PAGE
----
Your childhood is too fragile
Being a fan of Transformers insulated me pretty well. I don’t mean a casual fan that didn’t realize the franchise had run pretty much continuously in one form or another since 1984, the generation that played with the toys as kids and then realized that Michael Bay was making a movie based on that franchise. I mean that I was a fan as soon as I was old enough to understand what the show was. I wrote a long string of fanfics about stuff during Beast Wars. I was a big fan.
So I sure as hell was disappointed when the film turned out to be a terrible cluster of explosions and bland, ignorable characters. But I also knew the difference between that and childhood ruination, which would be impossible without the aid of a multi-directional time machine.
I’m not saying that this franchise and the characters it contained were not childhood icons, because they totally were. I’m saying that the internet is full of people who have either never ended their childhoods or have some really weird ideas about how things happening now would affect their younger selves. If your childhood is being ruined by a modern remake of something you enjoyed when you were younger? Your childhood is way too fragile.
I’d be lying if I pretended this meant that every new element cashing in on old childhood fascinations was good. I just said that the Transformers film was insufferable garbage, and every subsequent one has been no grand improvement. It just has nothing to fucking do with my childhood, because my childhood had been over for a long time before the first of those movies hit the theater.
Yes, it might be a little disturbing to realize that the things you identified with as a child were, in fact, created by heartless multinational corporations in the hopes that you would spend money on products. But the time for that revelation to stun you is, well, quite a bit earlier than adulthood. That would be when your childhood is ruined, and it’s ruined insofar as you’ve taken a step toward maturity that you’re aware of even if you can’t totally explain what happened. But that’s not really the fault of anyone beyond the natural propensity of a childhood brain, is it?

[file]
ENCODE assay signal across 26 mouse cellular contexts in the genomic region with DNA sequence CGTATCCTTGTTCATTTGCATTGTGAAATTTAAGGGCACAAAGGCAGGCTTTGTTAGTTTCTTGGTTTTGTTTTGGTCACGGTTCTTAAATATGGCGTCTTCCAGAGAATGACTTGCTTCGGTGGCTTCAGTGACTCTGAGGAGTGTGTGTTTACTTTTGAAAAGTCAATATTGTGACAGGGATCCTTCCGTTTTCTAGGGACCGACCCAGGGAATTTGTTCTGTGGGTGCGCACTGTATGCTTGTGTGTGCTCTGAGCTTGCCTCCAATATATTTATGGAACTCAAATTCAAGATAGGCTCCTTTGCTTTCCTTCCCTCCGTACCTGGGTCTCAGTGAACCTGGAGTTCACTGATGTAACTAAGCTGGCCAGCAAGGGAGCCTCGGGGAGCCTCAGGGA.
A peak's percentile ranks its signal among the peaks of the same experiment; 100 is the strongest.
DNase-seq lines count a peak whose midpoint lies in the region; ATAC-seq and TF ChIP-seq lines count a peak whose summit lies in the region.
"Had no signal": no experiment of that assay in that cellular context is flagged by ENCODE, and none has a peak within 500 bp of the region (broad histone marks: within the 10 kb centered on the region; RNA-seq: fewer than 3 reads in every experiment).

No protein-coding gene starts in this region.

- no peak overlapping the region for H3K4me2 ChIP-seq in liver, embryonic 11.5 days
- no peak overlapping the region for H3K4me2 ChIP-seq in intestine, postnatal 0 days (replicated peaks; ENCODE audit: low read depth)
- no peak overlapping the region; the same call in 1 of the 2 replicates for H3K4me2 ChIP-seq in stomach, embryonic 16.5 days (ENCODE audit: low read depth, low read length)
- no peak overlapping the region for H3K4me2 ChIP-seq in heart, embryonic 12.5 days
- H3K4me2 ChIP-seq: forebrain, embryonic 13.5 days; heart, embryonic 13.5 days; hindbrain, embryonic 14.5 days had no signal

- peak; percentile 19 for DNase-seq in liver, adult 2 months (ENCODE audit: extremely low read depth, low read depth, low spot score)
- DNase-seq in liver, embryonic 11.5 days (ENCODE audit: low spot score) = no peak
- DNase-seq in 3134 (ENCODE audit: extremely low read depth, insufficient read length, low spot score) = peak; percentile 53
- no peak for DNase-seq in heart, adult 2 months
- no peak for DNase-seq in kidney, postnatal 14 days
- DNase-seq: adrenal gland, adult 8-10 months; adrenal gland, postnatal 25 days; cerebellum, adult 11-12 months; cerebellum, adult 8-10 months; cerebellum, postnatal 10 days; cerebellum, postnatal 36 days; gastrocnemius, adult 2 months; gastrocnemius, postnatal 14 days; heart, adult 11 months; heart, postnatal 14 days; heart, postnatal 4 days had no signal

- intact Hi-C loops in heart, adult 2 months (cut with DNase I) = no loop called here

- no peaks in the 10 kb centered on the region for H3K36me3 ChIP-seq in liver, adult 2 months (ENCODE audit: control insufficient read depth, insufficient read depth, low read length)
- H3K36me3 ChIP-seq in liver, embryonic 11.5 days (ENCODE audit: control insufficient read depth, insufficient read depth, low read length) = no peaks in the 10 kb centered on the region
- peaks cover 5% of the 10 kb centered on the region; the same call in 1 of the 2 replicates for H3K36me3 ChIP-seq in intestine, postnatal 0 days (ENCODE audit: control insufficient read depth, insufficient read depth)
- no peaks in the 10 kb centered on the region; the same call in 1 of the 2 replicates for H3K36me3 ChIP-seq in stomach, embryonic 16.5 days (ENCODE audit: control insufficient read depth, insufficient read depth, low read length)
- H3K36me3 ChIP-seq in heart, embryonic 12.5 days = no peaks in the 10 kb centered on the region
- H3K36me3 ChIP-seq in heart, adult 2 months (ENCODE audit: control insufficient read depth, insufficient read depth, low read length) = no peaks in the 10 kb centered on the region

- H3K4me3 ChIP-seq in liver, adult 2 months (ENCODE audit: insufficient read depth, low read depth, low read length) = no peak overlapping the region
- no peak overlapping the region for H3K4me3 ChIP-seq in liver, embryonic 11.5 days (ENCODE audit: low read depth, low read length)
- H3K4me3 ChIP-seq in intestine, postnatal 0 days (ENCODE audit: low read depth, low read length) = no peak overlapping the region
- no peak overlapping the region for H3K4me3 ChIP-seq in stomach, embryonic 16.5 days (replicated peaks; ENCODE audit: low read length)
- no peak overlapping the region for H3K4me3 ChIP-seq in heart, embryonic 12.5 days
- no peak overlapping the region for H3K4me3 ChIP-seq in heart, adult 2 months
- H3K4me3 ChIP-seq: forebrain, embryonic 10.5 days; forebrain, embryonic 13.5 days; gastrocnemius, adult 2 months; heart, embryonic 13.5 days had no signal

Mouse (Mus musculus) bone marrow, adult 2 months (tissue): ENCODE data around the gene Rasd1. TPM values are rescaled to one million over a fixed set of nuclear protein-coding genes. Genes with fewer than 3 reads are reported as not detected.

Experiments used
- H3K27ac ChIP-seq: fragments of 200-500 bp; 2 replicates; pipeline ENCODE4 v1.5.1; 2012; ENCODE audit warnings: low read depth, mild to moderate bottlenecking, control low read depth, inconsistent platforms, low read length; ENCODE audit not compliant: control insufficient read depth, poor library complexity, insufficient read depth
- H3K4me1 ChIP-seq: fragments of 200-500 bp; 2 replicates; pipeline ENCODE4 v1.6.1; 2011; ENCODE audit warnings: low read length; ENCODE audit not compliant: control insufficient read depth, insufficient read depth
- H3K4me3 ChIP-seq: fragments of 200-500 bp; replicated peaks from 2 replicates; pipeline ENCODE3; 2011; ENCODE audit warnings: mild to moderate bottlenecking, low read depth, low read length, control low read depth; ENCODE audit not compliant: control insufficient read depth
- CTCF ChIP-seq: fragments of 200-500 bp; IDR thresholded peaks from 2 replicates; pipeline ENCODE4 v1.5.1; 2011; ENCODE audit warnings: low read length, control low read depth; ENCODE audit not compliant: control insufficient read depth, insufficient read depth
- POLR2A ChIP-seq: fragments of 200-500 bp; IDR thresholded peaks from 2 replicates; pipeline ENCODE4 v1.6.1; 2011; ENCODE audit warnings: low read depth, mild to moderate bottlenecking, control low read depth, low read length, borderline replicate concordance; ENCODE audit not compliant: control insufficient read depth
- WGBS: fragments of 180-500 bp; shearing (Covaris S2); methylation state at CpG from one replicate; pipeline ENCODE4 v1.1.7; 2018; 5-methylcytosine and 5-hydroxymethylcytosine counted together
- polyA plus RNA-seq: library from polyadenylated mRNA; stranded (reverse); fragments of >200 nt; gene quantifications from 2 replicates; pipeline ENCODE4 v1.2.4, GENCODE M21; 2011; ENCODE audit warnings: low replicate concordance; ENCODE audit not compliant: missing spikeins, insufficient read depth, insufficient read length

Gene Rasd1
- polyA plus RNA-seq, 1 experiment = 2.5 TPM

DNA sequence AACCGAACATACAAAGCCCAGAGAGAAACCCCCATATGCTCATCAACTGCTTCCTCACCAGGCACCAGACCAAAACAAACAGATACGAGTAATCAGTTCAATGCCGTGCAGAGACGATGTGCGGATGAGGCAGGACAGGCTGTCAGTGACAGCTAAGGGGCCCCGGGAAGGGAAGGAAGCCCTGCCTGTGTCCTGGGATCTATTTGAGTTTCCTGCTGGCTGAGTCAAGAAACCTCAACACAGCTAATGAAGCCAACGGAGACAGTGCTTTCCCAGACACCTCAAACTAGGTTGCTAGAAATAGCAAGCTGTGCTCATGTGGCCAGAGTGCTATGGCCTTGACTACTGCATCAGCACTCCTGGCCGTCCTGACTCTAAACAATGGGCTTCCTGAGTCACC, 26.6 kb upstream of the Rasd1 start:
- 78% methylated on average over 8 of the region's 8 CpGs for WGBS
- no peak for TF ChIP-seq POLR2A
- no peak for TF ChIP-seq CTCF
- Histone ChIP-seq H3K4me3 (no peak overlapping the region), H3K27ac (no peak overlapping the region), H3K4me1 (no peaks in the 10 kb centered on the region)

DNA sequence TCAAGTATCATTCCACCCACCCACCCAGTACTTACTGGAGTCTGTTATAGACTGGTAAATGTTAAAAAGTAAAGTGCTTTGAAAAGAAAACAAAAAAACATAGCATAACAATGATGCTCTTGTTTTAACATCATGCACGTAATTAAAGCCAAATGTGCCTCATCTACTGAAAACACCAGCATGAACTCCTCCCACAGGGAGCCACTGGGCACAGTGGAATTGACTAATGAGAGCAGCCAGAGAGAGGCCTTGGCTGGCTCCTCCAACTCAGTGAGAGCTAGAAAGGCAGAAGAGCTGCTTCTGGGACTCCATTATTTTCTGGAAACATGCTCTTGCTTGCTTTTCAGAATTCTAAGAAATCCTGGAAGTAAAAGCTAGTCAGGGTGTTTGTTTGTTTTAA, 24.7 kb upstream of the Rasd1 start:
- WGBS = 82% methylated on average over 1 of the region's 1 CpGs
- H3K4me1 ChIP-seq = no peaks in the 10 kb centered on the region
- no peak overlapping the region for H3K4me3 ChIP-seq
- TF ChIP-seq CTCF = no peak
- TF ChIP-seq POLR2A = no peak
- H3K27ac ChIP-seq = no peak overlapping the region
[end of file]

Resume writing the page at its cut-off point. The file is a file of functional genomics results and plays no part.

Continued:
No, when you’re complaining about your childhood being ruined, you’re complaining that something which used to be true isn’t true any longer. That things have changed and you don’t want them to change, damn it, you like things the way they are? Why do companies ruin things by changing them from their perfectly acceptable original incarnations?
The answer is that they don’t. Companies change things when the original just doesn’t work any longer, or at the very least they don’t think they do.
You can always debate whether or not changes are for the better, but the fact of the matter is that most large companies are even more change-averse than fans of their properties. Every change represents potential lost money, after all. Who do you think wants to take that risk? No, the only way a major company is going to take that risk is if it’s pretty sure that not changing is even riskier.
I’m not going to say this is a universally good thing – there are always boneheaded exceptions, after all – but the fact of the matter is that change in a franchise that you love is a good thing. What you loved as a kid cannot remain static and unchanging forever; if that happens, it becomes stagnant. Stuff needs to change with time. In theory, at least, it becomes better – Transformers is steadily progressing from being a series wherein everyone is a guy except for the lone pink girl to a series where characters like Windblade and Strongarm and Moonracer and Arcee have no shortage of opportunities and are accepted as part of the gang.
But even if you’re not one of the bags of dicks trying to justify your sexism or racism by protesting a change that specifically addresses one of those personal failings, none of this shit has any bearing on your childhood. Not a single bit.
You don’t like the newer Final Fantasy games? That’s fine, the older ones are still out there! They have gone nowhere. Your memories of them will not be erased when you pop in Final Fantasy XIII-2, I promise. Don’t like the new Amazing Spider-man films? Don’t watch them! Again, the old ones are still there. The old stuff doesn’t evaporate when new stuff comes out.
Oh, but you wanted this stuff to remain yours forever? Even when you stopped being the target audience? Tough shit. The rest of the world is not there to justify your nostalgia, and you are not in any way meant to be the target audience for everything. It is entirely possible – and by “possible” I here mean “definite” – that your hazy childhood memories are not a successful test for what a franchise should do forever and ever from this point onward.
The cynical bastard in me wonders if part of the neverending affection for some properties like Nintendo’s catalog isn’t based chiefly upon the fact that these things don’t change. I can pick up a new Legend of Zelda game and be reasonably sure of getting the same core experience that I got when I played my first Legend of Zelda game; ditto Metroid and Super Mario Bros. and Wario Ware and so on. You’ll also notice how one of the big flashpoints for whiny pissbabies is the inclusion of Rosalina into the main Mario cast, culminating in someone buying as many of her figures as possible out of some misguided sense of spite…
There’s nothing wrong with still loving what you loved as a child. But changes to it after you are no longer a child do not in any way damage your childhood or have any impact upon it whatsoever. Sure, it’s nice if a franchise grows up with you, but that rarely happens, and it’s not a failing on the franchise’s part when it doesn’t. Sometimes the things you loved as a child should be repurposed to be a fond memory for someone else.
Yeah, Transformers has changed a lot. But that has no bearing on my childhood, because I’m not a child any longer. Grow the fuck up.